Friday, January 9, 2009

State Readies Campaign To Curb Obesity Epidemic

Restaurants, Schools Targeted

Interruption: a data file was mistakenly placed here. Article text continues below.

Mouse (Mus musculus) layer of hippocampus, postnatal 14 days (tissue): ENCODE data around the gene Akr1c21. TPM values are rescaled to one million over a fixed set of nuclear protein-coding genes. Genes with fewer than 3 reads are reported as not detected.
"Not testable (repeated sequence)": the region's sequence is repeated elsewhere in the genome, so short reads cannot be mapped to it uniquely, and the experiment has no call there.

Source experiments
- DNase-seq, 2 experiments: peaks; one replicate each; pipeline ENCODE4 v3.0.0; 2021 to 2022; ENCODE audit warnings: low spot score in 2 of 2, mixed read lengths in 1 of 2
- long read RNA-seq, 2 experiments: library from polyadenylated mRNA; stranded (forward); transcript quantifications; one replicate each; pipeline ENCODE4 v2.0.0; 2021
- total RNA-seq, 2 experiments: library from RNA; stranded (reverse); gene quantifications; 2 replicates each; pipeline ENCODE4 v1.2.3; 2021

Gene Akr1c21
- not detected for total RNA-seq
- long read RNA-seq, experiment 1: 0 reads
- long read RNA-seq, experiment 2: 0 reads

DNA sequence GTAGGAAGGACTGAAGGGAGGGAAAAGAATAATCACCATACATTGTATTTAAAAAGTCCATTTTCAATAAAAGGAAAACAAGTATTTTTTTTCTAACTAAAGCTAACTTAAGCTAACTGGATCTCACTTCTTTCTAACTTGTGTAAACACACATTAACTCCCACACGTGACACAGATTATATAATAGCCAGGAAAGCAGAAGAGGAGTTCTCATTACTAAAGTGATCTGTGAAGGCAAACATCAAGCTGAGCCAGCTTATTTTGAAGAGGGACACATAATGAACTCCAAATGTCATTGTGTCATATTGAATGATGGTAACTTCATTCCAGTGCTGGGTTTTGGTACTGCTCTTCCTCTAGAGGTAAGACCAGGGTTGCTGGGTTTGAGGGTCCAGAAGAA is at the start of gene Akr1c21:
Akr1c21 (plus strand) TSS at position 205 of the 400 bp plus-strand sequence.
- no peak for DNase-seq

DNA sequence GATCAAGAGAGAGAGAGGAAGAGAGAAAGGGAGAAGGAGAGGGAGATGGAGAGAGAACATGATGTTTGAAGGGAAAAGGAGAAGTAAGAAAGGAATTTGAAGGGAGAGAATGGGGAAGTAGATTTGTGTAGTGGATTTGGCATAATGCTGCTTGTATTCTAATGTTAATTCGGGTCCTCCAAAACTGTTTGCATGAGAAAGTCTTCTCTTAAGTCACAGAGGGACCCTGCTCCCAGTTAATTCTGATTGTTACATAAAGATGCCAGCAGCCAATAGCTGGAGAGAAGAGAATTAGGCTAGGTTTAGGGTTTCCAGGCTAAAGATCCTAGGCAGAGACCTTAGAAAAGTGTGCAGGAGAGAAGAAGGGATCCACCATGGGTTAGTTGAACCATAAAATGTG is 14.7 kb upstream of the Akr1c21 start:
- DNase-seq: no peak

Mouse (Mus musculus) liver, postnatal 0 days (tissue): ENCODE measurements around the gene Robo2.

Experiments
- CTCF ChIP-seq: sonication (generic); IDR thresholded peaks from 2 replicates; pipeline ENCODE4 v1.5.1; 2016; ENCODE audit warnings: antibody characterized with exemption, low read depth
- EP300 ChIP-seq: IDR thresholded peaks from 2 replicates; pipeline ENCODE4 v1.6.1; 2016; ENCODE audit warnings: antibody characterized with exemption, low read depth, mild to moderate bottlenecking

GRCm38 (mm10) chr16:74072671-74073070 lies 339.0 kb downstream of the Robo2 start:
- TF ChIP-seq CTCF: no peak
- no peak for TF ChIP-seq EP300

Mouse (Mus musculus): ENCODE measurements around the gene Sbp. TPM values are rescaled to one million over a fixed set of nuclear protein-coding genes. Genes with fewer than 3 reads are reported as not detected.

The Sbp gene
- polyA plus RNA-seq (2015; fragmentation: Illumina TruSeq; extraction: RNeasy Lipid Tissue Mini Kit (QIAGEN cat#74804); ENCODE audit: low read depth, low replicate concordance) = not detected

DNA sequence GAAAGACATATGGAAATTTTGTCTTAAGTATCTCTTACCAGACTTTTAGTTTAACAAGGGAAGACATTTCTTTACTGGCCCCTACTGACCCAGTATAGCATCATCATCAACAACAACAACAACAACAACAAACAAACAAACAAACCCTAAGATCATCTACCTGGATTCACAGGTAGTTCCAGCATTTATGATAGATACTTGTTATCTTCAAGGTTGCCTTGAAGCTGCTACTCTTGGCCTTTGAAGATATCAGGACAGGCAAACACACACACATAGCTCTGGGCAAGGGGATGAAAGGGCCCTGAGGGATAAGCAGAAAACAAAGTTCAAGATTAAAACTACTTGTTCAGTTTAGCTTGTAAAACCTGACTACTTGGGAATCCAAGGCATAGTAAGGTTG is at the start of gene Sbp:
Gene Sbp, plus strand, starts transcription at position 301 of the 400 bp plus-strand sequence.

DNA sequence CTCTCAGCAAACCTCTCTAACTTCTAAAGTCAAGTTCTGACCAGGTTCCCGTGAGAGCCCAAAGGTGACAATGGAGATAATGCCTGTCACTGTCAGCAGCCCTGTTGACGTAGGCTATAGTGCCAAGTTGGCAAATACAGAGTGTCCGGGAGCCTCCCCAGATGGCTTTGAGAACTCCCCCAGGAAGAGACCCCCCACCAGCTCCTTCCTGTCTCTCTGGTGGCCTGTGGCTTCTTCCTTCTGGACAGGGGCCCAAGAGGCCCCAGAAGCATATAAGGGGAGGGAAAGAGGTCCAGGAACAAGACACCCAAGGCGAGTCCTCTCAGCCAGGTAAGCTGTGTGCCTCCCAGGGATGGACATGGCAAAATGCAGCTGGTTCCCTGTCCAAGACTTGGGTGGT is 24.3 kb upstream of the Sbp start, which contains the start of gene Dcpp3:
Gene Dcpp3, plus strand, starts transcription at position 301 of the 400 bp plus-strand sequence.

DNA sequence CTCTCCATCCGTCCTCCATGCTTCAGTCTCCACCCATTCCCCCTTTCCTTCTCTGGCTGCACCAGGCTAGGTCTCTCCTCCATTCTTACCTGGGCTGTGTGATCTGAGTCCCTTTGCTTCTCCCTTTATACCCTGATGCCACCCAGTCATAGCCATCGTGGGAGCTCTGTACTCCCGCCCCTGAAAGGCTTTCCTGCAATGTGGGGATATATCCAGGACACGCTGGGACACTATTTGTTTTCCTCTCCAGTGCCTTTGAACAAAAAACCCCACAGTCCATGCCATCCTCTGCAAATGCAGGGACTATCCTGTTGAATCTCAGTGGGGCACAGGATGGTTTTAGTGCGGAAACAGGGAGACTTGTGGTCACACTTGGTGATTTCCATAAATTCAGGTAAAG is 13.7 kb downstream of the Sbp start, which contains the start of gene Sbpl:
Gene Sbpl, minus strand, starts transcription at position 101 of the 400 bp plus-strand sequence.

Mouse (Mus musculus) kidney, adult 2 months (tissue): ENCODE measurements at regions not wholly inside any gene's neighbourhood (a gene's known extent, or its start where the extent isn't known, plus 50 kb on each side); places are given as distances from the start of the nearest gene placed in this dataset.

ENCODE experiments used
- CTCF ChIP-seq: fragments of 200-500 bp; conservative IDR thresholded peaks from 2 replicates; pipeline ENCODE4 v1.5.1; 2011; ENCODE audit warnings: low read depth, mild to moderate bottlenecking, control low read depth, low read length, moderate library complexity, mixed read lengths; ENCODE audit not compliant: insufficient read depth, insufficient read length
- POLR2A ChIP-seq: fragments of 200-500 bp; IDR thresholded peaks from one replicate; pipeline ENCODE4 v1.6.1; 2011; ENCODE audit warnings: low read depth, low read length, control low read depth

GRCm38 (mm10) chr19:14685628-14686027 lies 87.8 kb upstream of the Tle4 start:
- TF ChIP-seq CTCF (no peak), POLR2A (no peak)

“Major restaurant chains in Massachusetts would be required to prominently post the calorie counts for all their offerings - at the counter or on the menu - under a far-reaching anti-obesity campaign that Governor Deval Patrick's administration is expected to announce today. The administration's battle against bulging waistlines also calls for public schools to measure the height and weight of first-, fourth-, seventh-, and 10th-graders and calculate whether a child is overweight. The finding would be sent home with students along with detailed advice on eating better and exercising more, with the goal of reducing the incidence of health conditions once almost unheard of in the young, including type 2 diabetes and high cholesterol. Those measures would go into effect next fall if approved by the Public Health Council, an appointed board of doctors, consumer advocates, and medical leaders that generally follows the recommendations of the administration. Last night, one council member, Dr. Alan Woodward, said he expected broad support on the panel. Woodward, a former president of the Massachusetts Medical Society, said, ‘The "obesity epidemic is one of the primary public health threats we face now.’ The Public Health Council is expected to give the rules initial approval next week; a final vote would follow a public comment period. Other steps to improve nutrition and boost physical activity are being implemented directly by the Patrick administration. ‘Our approach here is comprehensive - like with smoking cessation and HIV-prevention, a single message is not enough,’ said John Auerbach, the Massachusetts public health commissioner and chairman of the Public Health Council. Massachusetts is joining New York City and California at the forefront of efforts to reduce obesity. The cornerstones of the campaign - posting calorie readings as prominently as prices in restaurants and measuring the body mass index of students - employ classic public-health strategies by putting information about dangerous habits directly in the faces of people who might not fully appreciate the peril.”

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